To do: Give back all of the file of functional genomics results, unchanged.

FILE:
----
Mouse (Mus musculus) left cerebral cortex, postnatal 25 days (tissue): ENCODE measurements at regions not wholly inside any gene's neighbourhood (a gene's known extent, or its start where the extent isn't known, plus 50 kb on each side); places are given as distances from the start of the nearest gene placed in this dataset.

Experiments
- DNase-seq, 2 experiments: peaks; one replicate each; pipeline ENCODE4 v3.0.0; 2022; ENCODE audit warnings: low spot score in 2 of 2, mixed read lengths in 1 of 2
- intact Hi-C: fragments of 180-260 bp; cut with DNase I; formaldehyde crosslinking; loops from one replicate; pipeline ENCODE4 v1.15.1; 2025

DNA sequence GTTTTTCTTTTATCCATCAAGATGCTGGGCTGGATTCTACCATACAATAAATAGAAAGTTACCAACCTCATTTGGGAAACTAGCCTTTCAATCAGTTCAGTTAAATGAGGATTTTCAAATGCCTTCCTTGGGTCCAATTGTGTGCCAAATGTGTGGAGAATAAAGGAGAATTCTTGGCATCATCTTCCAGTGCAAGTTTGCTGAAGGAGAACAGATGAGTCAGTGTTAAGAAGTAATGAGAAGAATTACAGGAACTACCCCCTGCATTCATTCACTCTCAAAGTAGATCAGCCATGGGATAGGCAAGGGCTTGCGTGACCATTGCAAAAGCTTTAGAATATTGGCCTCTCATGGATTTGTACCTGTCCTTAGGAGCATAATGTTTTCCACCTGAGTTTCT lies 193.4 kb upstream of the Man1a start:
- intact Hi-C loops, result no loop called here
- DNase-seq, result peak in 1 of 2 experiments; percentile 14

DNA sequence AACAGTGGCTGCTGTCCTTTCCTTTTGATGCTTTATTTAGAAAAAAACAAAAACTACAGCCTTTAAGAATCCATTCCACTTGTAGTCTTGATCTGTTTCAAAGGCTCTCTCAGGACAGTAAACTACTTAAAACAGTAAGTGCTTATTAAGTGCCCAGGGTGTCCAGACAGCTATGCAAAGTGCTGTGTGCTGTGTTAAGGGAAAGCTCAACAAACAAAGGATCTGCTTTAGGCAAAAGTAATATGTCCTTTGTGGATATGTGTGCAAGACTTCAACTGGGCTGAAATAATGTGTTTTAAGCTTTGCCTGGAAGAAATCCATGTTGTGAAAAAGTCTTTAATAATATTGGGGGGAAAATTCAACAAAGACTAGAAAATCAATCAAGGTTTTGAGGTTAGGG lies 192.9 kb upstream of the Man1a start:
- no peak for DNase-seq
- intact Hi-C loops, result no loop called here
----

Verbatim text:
Mouse (Mus musculus) left cerebral cortex, postnatal 25 days (tissue): ENCODE measurements at regions not wholly inside any gene's neighbourhood (a gene's known extent, or its start where the extent isn't known, plus 50 kb on each side); places are given as distances from the start of the nearest gene placed in this dataset.

Experiments
- DNase-seq, 2 experiments: peaks; one replicate each; pipeline ENCODE4 v3.0.0; 2022; ENCODE audit warnings: low spot score in 2 of 2, mixed read lengths in 1 of 2
- intact Hi-C: fragments of 180-260 bp; cut with DNase I; formaldehyde crosslinking; loops from one replicate; pipeline ENCODE4 v1.15.1; 2025

DNA sequence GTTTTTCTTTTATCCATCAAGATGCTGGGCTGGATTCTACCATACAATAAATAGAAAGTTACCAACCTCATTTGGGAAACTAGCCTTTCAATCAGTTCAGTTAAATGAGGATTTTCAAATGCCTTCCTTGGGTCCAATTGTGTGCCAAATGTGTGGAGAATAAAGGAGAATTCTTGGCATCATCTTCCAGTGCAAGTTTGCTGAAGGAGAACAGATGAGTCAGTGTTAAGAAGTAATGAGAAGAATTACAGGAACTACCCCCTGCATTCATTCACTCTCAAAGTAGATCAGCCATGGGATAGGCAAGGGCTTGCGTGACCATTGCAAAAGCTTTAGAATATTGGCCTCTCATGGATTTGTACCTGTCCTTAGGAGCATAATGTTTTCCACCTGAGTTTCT lies 193.4 kb upstream of the Man1a start:
- intact Hi-C loops, result no loop called here
- DNase-seq, result peak in 1 of 2 experiments; percentile 14

DNA sequence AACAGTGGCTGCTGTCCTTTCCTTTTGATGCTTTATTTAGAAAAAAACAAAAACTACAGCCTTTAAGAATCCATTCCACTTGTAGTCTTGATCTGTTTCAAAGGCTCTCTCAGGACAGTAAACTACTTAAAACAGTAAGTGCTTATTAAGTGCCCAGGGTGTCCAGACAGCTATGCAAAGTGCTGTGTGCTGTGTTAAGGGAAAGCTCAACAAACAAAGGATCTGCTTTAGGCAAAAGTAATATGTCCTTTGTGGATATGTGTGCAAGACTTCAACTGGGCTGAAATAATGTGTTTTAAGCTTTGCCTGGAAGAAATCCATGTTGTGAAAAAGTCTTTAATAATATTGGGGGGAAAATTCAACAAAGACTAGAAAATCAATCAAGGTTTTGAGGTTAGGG lies 192.9 kb upstream of the Man1a start:
- no peak for DNase-seq
- intact Hi-C loops, result no loop called here